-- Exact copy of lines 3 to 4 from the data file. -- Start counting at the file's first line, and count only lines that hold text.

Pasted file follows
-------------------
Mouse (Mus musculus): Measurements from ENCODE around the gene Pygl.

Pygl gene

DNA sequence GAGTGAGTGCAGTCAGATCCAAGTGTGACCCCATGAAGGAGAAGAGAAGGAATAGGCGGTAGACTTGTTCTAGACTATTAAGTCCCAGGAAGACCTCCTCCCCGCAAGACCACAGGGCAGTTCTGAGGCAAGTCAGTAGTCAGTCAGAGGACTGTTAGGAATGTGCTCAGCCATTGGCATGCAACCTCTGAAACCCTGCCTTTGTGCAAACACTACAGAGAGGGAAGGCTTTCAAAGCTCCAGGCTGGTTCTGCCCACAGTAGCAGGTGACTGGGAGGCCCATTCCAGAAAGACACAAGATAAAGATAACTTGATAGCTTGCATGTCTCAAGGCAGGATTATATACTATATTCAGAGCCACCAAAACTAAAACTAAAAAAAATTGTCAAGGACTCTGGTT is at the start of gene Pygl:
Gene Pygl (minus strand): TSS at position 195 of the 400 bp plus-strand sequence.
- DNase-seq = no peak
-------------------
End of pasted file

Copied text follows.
DNA sequence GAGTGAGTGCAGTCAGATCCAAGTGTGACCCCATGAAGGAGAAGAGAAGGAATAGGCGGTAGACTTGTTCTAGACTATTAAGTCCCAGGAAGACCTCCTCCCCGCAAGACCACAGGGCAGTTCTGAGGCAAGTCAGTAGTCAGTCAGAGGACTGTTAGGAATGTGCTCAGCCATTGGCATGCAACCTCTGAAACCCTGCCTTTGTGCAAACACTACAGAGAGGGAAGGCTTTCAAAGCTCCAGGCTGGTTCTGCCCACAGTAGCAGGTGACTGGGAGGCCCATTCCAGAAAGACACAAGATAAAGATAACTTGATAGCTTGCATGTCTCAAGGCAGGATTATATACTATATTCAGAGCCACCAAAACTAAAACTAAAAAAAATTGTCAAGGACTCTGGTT is at the start of gene Pygl:
Gene Pygl (minus strand): TSS at position 195 of the 400 bp plus-strand sequence.